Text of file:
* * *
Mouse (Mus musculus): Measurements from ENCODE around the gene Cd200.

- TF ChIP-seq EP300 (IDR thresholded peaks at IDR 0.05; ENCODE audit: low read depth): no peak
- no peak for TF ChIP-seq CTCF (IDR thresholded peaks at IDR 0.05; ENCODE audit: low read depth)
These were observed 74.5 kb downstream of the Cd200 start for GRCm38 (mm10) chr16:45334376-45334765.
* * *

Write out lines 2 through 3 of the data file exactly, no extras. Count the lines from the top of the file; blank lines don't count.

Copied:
- TF ChIP-seq EP300 (IDR thresholded peaks at IDR 0.05; ENCODE audit: low read depth): no peak
- no peak for TF ChIP-seq CTCF (IDR thresholded peaks at IDR 0.05; ENCODE audit: low read depth)